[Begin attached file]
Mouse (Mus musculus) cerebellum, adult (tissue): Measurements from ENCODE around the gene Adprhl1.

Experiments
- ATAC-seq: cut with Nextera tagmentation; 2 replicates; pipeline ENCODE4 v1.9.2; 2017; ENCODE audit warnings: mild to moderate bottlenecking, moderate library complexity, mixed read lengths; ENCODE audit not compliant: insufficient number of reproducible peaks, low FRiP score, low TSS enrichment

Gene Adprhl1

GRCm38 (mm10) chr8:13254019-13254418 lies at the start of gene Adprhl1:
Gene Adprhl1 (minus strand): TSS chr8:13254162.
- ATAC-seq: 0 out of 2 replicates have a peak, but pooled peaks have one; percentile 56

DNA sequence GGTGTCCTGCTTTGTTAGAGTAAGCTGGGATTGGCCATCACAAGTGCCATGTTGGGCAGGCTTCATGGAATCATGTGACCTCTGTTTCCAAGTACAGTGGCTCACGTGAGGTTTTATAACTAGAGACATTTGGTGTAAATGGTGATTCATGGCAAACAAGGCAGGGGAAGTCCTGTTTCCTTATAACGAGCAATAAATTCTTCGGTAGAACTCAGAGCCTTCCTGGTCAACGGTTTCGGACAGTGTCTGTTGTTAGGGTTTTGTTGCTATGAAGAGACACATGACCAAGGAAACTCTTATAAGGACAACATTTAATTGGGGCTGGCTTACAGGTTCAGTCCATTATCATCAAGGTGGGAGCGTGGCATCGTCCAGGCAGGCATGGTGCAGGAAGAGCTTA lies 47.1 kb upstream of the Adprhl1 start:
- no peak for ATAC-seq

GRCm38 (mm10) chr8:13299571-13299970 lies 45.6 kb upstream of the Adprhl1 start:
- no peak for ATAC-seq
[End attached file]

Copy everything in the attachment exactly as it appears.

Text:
Mouse (Mus musculus) cerebellum, adult (tissue): Measurements from ENCODE around the gene Adprhl1.

Experiments
- ATAC-seq: cut with Nextera tagmentation; 2 replicates; pipeline ENCODE4 v1.9.2; 2017; ENCODE audit warnings: mild to moderate bottlenecking, moderate library complexity, mixed read lengths; ENCODE audit not compliant: insufficient number of reproducible peaks, low FRiP score, low TSS enrichment

Gene Adprhl1

GRCm38 (mm10) chr8:13254019-13254418 lies at the start of gene Adprhl1:
Gene Adprhl1 (minus strand): TSS chr8:13254162.
- ATAC-seq: 0 out of 2 replicates have a peak, but pooled peaks have one; percentile 56

DNA sequence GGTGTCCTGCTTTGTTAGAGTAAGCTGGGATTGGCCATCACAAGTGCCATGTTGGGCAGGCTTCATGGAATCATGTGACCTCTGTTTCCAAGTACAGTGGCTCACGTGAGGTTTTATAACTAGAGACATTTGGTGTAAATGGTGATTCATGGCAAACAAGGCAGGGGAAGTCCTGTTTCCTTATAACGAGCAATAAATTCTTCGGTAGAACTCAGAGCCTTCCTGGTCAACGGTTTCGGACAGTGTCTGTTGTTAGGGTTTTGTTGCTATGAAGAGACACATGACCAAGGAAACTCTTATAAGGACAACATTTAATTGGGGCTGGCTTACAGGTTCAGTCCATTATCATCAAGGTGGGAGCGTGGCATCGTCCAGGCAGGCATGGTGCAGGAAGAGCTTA lies 47.1 kb upstream of the Adprhl1 start:
- no peak for ATAC-seq

GRCm38 (mm10) chr8:13299571-13299970 lies 45.6 kb upstream of the Adprhl1 start:
- no peak for ATAC-seq